Attractions in Split Croatia

Attractions in Split Croatia, I fell in love with this city, I would live in Split. There is so much here, more than anything - culture, history, atmosphere, old part with narrow streets and neat restaurants, beautiful promenade, sea, and at the same time the amenities of the big modern city. I dreamed a lot, but I still want to tell you about my visit with my family to the former capital of the province of Dalmatia.

Split is a charming and lively city, picturesquely situated on the Adriatic coast and in its heart is the palace of Diocletian. Founded as a Greek colony, it later became the capital of the Roman province of Dalmatia. During the Byzantine Empire it was a prosperous city, in the 13th century it came under the rule of Hungary, and a century later under the auspices of Venice for 4 centuries, in the 18th century Split was handed over to the Habsburg monarchy, and in the 20th century became part of the Kingdom of Serbs, Croats and Slovenes.

The most interesting part is the old town. Built on the ruins of a Roman city due to its strategic position it played an important role in trade in this part of the Mediterranean. It struck me that the streets were narrow enough for two people to pass. A little depressing, but some find it fascinating. There are many palm trees, lively cafes and small restaurants around the beach and walking areas. Bookmark and Share

Split Croatia photogallery

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What to do in Split Croatia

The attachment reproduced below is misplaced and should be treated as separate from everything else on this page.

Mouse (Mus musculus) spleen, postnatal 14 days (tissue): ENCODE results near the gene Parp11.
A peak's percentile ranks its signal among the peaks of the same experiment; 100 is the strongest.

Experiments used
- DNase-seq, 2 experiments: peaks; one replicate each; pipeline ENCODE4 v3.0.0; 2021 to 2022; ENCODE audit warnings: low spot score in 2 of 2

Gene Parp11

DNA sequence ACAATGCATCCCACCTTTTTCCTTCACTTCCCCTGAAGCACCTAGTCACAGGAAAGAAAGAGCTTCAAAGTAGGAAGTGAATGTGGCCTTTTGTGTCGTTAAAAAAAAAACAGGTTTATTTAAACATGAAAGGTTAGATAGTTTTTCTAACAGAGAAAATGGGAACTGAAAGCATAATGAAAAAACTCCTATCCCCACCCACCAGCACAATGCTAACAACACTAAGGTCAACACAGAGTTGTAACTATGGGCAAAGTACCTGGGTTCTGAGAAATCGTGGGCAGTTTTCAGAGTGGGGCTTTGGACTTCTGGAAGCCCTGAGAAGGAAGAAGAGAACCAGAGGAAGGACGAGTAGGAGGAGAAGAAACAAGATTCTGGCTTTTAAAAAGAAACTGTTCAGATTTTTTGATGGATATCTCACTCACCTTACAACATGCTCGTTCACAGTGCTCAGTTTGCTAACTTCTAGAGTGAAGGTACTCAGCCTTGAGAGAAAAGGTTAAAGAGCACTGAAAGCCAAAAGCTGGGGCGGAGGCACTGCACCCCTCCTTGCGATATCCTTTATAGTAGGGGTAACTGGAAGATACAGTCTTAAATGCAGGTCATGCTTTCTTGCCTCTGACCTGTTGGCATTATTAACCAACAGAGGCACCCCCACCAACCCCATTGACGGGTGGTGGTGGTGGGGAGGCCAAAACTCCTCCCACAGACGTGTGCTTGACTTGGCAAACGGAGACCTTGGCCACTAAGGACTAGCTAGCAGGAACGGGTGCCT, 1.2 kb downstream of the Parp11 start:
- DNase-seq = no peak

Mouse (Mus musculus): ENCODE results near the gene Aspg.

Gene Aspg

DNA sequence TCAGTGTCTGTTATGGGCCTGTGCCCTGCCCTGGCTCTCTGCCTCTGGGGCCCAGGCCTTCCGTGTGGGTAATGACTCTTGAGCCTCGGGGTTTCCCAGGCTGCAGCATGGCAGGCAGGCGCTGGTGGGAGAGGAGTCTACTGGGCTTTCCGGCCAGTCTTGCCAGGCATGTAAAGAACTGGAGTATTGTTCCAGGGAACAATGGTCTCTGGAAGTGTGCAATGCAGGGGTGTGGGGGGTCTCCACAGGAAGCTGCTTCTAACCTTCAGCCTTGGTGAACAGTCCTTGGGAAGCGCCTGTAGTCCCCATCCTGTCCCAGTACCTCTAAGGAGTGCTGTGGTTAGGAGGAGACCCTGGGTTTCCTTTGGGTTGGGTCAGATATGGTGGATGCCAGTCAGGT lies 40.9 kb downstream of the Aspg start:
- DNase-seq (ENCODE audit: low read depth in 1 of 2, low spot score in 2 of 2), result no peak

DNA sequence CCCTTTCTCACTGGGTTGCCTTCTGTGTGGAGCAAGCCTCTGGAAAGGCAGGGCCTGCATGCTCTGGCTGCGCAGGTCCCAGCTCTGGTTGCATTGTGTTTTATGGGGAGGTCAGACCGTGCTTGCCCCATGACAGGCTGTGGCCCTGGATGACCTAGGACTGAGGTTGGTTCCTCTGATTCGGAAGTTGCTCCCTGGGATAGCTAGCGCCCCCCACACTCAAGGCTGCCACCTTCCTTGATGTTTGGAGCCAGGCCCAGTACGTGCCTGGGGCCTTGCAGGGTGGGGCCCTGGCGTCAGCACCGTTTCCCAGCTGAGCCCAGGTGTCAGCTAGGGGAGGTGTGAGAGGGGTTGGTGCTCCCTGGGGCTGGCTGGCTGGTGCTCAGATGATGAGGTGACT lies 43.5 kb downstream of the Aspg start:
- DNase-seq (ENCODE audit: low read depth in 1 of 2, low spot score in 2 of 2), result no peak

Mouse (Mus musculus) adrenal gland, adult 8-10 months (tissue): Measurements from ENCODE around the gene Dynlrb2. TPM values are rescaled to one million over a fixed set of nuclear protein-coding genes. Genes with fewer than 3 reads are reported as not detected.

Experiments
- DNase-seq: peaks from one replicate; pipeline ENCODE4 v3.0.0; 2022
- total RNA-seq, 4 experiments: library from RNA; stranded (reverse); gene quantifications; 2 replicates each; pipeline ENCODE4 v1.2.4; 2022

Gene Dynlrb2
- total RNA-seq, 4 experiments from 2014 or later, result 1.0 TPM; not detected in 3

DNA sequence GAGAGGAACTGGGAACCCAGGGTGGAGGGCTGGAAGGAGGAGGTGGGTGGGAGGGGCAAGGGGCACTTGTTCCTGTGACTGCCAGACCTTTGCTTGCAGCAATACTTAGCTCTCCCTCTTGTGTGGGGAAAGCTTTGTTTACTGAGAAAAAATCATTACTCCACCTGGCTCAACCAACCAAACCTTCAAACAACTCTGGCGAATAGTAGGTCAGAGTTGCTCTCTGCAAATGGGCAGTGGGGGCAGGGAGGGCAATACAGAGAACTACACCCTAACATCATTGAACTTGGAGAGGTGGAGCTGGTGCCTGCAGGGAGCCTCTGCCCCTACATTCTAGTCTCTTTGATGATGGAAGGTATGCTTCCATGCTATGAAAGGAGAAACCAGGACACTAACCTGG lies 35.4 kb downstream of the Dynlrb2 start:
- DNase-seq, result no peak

The sidewalks and streets are very well built and the cleanliness is at a very high level. The biggest attraction in Split is in the heart of the historical part, namely the palace of Diocletian. Little of it remains because more than 1,700 years have passed. During the Middle Ages, the city grew due to an increase in the population, which at that time was mostly Slavs. The city of Split has become a center of Croatian culture. Then came the Venetians, who left their mark on architecture and art. Now the city of Split is the largest ferry center serving all Croatian islands in the Adriatic. The busiest street in the summer, Riva, you can buy souvenirs or just take a walk under the well-arranged palm trees. Another historical landmark in Split is the Domnius Cathedral. A complex structure that I saw in Florence. According to historians, Diocletian ordered the marble columns to be stolen from Greek temples during his military campaigns. The square around the Silver Gate is the meeting place where young people have fun and tourists take pictures. Fashion festivals are organized right here in July and August. If you have the strength and you are allowed to climb the tower, where the bell of the temple is, you will see the whole city from above and you will be given the opportunity to take beautiful panoramic photos. In the vicinity of the old town there are several beautiful beaches (Bacvice beach, Kasjuni beach, Firule beach), which in summer are crowded with tourists. We tried Croatian cuisine, but since we have traveled a lot around the world, for us it is the same as Italian Mediterranean food (risotto, pasta, spaghetti and pizza). Nearby ferry destinations are the Trogir island and the neighboring Ciovo island. Due to the large number of tourists, local authorities have imposed strict bans that must be observed. For example, there is no noise in the city of Split at night, and there are some restrictions on the clothing of visitors. Most of the old town is a pedestrian zone.

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